Hippocratic economics (the physician's dilemma)

William R. Reinus, John F. Reinus

Research output: Contribution to journalArticle

3 Citations (Scopus)

Abstract

The nature of the medical profession puts physicians in an unusual position. Patients seek out physicians' help because of their expertise in dealing with illnesses, possibly even life-threatening ones. The asymmetry of knowledge in this relationship, the expert physician and the inexpert patient, creates an ethical dilemma for physicians regarding the delivery of care. Physicians determine how much care to offer while receiving remuneration for this care. Here, acting as patients' agents, physicians have immense discretionary power not only with patients' health but also with their pocketbooks. Known as the principal-agency problem, this type of relationship is part and parcel of what business scholars refer to as moral hazard. This article explains the problem of moral hazard and how it affects radiologists and places it in the context of professional and ethical behavior. Its causes and relationship to human nature are explored. The consequences of falling prey to moral hazard in the practice of radiology are discussed.

Original languageEnglish (US)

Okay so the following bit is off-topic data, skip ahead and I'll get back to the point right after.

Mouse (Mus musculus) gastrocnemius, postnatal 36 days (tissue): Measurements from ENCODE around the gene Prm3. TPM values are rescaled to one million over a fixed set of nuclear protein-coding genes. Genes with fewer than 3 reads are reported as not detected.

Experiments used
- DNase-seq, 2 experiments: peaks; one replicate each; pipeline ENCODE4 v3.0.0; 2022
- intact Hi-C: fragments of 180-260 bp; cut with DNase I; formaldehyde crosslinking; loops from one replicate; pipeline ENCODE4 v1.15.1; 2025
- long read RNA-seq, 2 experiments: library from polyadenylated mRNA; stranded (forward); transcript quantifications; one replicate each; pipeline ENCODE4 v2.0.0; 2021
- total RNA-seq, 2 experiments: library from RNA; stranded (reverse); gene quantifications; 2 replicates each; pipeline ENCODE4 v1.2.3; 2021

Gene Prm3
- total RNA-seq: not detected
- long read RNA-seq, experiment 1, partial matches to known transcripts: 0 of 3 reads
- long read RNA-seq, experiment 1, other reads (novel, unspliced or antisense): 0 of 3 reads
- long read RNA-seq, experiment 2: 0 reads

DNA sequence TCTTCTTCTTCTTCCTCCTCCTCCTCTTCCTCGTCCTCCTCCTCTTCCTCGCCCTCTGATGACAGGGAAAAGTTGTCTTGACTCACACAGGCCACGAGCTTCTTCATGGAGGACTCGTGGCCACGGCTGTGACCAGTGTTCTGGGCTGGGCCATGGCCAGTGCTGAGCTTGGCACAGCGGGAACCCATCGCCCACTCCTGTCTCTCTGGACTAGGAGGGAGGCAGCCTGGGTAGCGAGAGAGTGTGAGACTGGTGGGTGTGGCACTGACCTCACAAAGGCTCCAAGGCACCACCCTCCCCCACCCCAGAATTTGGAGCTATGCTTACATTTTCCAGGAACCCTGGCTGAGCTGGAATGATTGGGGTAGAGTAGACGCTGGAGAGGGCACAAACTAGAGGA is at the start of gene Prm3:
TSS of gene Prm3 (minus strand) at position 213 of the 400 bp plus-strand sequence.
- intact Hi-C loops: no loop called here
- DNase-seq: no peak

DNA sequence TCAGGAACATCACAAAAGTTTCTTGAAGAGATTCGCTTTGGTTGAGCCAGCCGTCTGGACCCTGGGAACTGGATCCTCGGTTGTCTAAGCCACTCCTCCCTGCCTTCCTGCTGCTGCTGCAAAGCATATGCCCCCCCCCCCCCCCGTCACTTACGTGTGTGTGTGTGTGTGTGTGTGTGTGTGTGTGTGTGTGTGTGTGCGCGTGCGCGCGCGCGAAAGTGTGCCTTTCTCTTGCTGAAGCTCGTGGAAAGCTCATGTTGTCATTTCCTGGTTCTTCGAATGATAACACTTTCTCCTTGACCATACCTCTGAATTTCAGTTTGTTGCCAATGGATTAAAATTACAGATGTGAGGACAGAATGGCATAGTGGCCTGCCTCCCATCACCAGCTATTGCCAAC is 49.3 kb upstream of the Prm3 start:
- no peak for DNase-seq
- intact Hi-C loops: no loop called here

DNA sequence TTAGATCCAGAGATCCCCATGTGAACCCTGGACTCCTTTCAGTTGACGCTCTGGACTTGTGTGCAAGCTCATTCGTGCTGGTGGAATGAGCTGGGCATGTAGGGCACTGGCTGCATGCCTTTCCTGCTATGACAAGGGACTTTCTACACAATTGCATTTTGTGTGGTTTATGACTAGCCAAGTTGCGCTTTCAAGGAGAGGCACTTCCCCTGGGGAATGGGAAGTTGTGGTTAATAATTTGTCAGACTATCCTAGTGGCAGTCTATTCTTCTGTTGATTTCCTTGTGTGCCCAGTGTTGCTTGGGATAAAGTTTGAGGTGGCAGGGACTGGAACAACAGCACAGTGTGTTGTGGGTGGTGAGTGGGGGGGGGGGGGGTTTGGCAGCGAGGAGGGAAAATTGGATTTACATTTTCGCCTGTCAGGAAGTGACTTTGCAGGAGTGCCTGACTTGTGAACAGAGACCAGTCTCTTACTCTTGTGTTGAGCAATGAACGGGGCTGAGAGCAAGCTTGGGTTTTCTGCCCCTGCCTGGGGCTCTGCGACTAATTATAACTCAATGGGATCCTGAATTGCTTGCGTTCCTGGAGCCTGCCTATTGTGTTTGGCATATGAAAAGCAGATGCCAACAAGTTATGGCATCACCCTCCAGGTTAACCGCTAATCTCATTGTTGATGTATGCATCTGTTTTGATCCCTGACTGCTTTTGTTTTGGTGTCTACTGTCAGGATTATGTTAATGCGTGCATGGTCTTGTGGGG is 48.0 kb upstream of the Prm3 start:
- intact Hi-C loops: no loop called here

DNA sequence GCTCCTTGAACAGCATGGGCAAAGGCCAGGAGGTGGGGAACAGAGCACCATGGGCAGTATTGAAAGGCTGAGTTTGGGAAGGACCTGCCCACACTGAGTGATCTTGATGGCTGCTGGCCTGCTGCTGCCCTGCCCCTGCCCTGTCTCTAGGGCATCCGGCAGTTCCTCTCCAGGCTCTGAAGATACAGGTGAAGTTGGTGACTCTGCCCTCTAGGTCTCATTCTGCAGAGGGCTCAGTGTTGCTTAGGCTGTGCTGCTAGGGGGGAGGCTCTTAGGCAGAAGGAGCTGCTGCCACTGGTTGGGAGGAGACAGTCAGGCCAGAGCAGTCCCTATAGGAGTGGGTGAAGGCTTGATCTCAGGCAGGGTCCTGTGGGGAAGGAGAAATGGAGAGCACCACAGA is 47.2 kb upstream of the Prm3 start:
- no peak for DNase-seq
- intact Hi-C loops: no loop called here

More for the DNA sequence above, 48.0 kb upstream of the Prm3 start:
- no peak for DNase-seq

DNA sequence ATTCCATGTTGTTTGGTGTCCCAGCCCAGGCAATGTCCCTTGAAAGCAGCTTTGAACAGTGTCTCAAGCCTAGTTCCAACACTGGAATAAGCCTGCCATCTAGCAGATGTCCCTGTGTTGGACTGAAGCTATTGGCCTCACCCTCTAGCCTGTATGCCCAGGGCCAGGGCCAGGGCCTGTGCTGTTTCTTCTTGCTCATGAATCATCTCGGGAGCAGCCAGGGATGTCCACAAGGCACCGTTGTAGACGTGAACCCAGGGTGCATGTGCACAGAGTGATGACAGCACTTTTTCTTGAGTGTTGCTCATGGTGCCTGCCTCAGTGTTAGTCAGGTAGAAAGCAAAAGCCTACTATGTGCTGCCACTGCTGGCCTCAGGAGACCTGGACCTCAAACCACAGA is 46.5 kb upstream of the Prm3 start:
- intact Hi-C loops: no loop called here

Pages (from-to)670-675
Number of pages6
JournalJournal of the American College of Radiology
Volume2
Issue number8
DOIs
StatePublished - 2005

Fingerprint

Economics
Physicians
Accidental Falls
Remuneration
Proxy
Radiology
Health

Keywords

  • Asymmetric information
  • Medical ethics
  • Moral hazard
  • Principal-agency problem

ASJC Scopus subject areas

  • Radiology Nuclear Medicine and imaging
  • Radiological and Ultrasound Technology

Cite this

Hippocratic economics (the physician's dilemma). / Reinus, William R.; Reinus, John F.

In: Journal of the American College of Radiology, Vol. 2, No. 8, 2005, p. 670-675.

Research output: Contribution to journalArticle

@article{739d87648885467f98437df8862965a2,
title = "Hippocratic economics (the physician's dilemma)",
abstract = "The nature of the medical profession puts physicians in an unusual position. Patients seek out physicians' help because of their expertise in dealing with illnesses, possibly even life-threatening ones. The asymmetry of knowledge in this relationship, the expert physician and the inexpert patient, creates an ethical dilemma for physicians regarding the delivery of care. Physicians determine how much care to offer while receiving remuneration for this care. Here, acting as patients' agents, physicians have immense discretionary power not only with patients' health but also with their pocketbooks. Known as the principal-agency problem, this type of relationship is part and parcel of what business scholars refer to as moral hazard. This article explains the problem of moral hazard and how it affects radiologists and places it in the context of professional and ethical behavior. Its causes and relationship to human nature are explored. The consequences of falling prey to moral hazard in the practice of radiology are discussed.",